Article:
Disclaimer: This article is not meant to provide any medical advice.

Salicylic acid is a popular ingredient in skincare products. It can be found in everything from cleansers and masks to toners and moisturizers. If you've never used salicylic acid before, then this article will help you understand how it can benefit your skin. We'll discuss why salicylic acid is important for acne-prone skin, as well as the best way to use salicylic acid based on your skin type.

We hope that our discussion of salicylic acid will give you an idea of how it might work for your unique needs!

As you might have heard of salicylic acid before – it’s the product that everyone reaches for when acne and zits make an appearance. But does it actually work? And how should you use it?

What is salicylic acid?

Salicylic acid is a beta hydroxy acid that’s originally derived from willow bark. It belongs to a class of ingredients called salicylates. It’s what’s known as a BHA, which means that it’s more oil-soluble and can penetrate into pores.

Oil-soluble ingredients generally penetrate through the lipid layers between skin cells more readily than their water-soluble AHA counterparts. The main difference between AHAs and BHAs is that AHAs work on the surface to loosen old, dead skin cells and reveal fresh skin underneath. BHAs like salicylic acid works deeper and is able to penetrate further into the pores, unclogging them.

How is it different?

Salicylic acid sits within the skincare acid family, but it is different from others. Glycolic, lactic and mandelic are all alpha hydroxy acids, whereas salicylic is classified as a beta hydroxy acid (and the only one used in skincare).

You can buy salicylic acid in a range of prescription and nonprescription medications. It’s suitable for use on all skin types. Especially effective on blemish-prone and uneven skin types, as salicylic acid helps to prevent pore blockages, and has anti-inflammatory properties.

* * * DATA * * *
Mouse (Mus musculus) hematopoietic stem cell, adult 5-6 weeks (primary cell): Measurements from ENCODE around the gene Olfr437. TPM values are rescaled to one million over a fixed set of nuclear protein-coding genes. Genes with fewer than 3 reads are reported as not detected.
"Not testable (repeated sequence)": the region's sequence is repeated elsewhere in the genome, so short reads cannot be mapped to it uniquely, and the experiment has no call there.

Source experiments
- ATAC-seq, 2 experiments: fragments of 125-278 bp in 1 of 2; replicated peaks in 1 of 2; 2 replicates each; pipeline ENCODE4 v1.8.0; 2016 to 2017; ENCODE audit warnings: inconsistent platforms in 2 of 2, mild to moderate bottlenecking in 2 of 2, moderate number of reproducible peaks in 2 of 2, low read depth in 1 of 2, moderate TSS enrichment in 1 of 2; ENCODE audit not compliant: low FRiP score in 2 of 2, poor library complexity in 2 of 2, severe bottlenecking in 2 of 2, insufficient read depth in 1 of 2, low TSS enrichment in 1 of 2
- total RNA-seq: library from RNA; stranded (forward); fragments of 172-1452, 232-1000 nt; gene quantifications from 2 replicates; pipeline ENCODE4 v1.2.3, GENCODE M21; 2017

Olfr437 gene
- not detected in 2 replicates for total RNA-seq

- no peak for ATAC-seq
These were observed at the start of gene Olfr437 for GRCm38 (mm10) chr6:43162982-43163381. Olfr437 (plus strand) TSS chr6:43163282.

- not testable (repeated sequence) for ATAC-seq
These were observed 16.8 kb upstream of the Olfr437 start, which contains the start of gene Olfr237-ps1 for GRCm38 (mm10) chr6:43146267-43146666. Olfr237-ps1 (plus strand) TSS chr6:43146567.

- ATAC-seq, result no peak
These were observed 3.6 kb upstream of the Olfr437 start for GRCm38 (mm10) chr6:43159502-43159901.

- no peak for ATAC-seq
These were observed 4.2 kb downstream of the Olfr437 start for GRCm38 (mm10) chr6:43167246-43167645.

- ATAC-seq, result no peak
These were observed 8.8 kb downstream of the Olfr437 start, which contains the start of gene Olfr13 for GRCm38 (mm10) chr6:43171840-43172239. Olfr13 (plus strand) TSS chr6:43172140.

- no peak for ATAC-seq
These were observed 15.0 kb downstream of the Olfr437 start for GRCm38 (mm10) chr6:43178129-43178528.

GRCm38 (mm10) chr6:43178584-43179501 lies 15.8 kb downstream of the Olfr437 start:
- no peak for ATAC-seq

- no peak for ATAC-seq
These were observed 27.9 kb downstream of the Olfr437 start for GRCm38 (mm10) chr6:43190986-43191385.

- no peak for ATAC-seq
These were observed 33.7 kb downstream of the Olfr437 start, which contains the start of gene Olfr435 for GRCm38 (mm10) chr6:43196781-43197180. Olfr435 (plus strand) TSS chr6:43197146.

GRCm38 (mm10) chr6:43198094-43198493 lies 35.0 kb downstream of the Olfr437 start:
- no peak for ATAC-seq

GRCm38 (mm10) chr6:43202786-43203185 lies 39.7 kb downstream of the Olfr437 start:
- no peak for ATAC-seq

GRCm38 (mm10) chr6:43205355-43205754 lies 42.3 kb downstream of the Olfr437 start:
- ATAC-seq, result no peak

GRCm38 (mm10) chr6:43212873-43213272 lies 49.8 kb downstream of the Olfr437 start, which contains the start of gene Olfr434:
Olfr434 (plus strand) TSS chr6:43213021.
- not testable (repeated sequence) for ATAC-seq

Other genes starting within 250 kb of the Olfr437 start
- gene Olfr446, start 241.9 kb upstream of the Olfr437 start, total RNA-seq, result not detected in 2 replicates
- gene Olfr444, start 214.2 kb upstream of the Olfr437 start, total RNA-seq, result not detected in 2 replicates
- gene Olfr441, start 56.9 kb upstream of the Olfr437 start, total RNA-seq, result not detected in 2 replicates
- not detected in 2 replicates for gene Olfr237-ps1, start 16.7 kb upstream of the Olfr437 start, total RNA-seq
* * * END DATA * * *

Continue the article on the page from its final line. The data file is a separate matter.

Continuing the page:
Salicylic acid is also a key additive in many skin-care products. It is used for acne treatments, psoriasis, callouses, corns, keratosis pilaris, dandruff and warts.

How can salicylic acid help your skin?

The deep penetration into the skin topical salicylic acid can achieve is what makes it so good at targeting acne, zits, blackheads and whiteheads. It dissolves the skin debris that clogs pores, acts as an anti-inflammatory, and helps to reduce redness and pustules.

Salicylic acid can even break down the connections between skin cells. This makes it great for promoting exfoliation, used for softening and sloughing the top layer of skin cells. Another thing that it does for the skin is to break apart desmosomes. Desmosomes are the attachments between cells in the outer layer of skin, which also encourages exfoliation of skin and unclogging of pores.

Salicylic acid is best used for treating blackheads and whiteheads as it can directly dissolve the keratin plugs and regulate skin cells.

Although no one cause of acne has been identified, one school of thought is that the skin cells don’t experience a normal skin cycle. It’s been suggested that rather than sloughing off dead cells through a normal, healthy skin cycle that they may stick together and clog the pores, therefore causing cysts and blackheads. The way salicylic acid works is that it helps to loosen and remove the dead skin cells and dissolve the blackheads.

Who should avoid using topical salicylic acid?

It’s possible to overuse topical salicylic acid products, which can be problematic. Using too much salicylic acid may irritate and dry out the skin – particularly for those with sensitive skin. It’s also possible for some people to experience an allergic reaction, hyperpigmentation, and skin irritation as a result of using this ingredient.

Depending on the concentration and the number of applications of topical salicylic acid, some people may experience dryness, peeling, redness, and some skin irritation. It’s also may not be the best choice for those who are pregnant, breast feeding, or taking certain medications such as methyl salicylate and (or)including blood thinners. Always talk to your doctor about possible drug interactions and if you’re uncertain about whether or not you’re safe to incorporate a topical salicylic acid product into your acne treatment routine.

Most importantly, applying salicylic acid or any salicylate to very large portions of your body can lead to salicylate poisoning. Only apply it to the areas that need to be treated, don’t just apply it all over. Please seek emergency medical help immediately and contact your local poison control center if that's the case.